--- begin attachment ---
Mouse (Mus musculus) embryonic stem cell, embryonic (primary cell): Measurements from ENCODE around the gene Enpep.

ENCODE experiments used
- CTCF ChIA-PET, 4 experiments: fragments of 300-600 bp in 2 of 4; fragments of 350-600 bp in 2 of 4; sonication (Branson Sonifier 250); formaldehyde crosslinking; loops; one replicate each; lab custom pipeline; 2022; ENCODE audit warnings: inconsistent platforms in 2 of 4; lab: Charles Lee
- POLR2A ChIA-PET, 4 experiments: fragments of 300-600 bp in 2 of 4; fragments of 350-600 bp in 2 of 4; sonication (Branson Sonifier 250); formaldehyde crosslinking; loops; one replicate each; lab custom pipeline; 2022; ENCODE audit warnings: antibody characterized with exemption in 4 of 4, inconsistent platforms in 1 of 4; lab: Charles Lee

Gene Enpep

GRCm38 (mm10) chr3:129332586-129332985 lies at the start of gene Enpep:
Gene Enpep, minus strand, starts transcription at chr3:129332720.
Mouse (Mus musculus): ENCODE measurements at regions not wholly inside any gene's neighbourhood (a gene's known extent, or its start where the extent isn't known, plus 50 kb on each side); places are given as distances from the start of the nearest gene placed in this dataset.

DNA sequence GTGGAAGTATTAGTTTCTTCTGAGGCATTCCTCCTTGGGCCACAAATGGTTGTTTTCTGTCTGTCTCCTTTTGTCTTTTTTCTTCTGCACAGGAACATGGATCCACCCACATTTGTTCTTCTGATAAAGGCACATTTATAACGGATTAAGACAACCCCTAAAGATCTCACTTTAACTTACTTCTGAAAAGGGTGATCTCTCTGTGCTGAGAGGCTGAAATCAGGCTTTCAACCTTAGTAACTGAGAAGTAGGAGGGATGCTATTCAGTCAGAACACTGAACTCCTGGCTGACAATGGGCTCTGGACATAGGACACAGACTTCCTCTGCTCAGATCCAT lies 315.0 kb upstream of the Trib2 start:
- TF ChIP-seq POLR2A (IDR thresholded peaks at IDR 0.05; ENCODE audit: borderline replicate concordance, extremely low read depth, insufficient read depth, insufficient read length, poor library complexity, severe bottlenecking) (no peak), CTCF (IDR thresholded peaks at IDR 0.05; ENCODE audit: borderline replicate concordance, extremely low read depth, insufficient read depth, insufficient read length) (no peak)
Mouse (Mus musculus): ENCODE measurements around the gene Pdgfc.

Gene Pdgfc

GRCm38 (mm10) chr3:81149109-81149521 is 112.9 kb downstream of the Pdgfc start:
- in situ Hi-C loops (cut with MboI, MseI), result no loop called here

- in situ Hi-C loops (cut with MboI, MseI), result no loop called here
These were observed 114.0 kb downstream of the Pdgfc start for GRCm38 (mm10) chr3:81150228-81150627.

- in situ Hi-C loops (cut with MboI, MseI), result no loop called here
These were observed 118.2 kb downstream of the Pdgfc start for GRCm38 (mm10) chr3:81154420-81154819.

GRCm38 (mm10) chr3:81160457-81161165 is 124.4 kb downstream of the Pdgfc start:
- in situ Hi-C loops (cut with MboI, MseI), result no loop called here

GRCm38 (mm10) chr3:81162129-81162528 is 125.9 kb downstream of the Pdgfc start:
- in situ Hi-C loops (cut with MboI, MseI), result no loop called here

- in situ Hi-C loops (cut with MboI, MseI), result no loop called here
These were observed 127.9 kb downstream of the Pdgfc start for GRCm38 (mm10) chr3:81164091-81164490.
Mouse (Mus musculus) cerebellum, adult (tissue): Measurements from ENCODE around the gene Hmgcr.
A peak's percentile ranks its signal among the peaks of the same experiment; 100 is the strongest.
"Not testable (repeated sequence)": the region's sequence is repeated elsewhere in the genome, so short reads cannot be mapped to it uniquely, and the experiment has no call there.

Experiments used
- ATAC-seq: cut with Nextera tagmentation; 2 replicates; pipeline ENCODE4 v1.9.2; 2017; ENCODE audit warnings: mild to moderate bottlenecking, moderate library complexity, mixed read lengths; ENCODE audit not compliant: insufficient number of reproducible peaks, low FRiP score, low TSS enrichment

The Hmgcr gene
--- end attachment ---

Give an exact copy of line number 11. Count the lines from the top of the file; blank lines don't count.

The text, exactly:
Mouse (Mus musculus): ENCODE measurements around the gene Pdgfc.